Unity Singleton Pattern Clarification


I’d just like to make sure I understand this correctly. Given that Unity manages the object lifecycle for you, the only way to create a singleton is to allow new instances to be created, but have them immediately destroy themselves? That seems potentially wasteful of resources.

I suppose my question is: are there other mechanisms of instance management commonly used in Unity that do not involve creating the object before assessing whether it needed to exist in the first place?

The Singleton is only instantiated and then destroyed if you do one of two things:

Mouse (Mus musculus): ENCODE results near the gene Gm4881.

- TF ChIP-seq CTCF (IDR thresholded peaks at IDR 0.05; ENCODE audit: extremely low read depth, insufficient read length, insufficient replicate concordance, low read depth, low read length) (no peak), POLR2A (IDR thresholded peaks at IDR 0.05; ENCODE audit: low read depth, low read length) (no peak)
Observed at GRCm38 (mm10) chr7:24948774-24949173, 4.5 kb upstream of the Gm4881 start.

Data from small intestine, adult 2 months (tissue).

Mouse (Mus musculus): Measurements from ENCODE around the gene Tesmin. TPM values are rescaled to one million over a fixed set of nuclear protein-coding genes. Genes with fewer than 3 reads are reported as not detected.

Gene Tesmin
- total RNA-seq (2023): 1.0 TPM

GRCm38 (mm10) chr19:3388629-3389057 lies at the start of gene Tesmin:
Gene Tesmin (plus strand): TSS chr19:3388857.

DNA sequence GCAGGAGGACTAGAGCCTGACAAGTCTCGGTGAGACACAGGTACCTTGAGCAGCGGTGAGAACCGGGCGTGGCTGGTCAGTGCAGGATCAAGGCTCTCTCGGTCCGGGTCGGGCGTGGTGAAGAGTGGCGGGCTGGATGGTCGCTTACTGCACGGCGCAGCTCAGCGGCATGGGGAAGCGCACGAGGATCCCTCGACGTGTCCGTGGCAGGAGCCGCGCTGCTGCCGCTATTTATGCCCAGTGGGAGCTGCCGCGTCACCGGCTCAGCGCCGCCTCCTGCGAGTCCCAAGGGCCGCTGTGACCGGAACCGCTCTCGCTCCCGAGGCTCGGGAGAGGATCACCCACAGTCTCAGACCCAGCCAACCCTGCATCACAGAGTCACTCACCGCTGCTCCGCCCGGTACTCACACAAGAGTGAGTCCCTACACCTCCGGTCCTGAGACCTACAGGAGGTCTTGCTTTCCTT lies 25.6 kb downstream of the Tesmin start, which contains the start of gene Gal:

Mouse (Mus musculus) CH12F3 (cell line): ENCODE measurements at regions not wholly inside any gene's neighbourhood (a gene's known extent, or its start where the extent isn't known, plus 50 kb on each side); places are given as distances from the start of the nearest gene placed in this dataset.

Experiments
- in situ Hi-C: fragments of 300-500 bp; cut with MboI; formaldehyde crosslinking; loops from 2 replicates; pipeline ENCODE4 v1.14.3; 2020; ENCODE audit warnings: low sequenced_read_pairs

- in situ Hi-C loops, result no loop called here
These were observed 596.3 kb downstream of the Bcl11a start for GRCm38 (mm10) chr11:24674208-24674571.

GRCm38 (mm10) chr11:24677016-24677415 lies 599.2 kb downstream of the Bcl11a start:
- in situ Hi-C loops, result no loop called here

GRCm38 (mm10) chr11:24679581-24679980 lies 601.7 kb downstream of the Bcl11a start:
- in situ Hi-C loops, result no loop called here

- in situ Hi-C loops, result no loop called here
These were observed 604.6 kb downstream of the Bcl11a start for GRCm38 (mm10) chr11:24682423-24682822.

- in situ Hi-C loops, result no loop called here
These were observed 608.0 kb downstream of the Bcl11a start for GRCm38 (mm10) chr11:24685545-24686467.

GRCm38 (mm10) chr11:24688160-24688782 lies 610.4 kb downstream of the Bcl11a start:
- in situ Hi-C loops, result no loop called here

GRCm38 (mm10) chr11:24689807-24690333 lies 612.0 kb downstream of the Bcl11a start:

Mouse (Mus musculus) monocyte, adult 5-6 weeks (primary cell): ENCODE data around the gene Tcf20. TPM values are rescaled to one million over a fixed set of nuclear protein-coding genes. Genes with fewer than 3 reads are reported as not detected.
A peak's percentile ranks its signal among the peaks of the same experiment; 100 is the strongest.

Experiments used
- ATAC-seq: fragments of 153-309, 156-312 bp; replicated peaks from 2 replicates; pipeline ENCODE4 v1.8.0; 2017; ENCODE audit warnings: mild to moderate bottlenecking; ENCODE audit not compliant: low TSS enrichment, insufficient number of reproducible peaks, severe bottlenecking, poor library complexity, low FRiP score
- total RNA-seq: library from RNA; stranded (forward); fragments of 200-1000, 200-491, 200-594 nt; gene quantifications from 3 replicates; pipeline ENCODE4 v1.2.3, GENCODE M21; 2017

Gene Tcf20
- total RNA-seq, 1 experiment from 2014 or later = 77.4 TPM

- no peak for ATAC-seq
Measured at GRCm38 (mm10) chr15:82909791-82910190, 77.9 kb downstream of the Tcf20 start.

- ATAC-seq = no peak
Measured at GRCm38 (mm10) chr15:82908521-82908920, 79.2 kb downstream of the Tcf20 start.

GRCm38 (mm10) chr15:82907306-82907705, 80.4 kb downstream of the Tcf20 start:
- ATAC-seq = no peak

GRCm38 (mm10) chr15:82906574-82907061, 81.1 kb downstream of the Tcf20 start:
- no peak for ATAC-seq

• drop one into a scene in the editor, when one should already exist
  • call the constructor in code, rather than getting a reference to the static Instance

The Singleton pattern exists to safeguard against the first one, and if you do the second you’re not using your Singleton as designed.

Hope that makes sense, further reading here which I found really interesting (buy the book!).

Well, it appears also that if you leave and reenter a scene, you get new instances of all the objects. At least from what I see from GetInstanceId. But point taken, this is more about safeguarding than true instance management I’ve seen in other contexts.

Thanks for the resource, I’ll definitely have to look through more of the patterns there; the discussion around the strengths and pitfalls of singletons in general is already quite familiar to me. A cozy reread.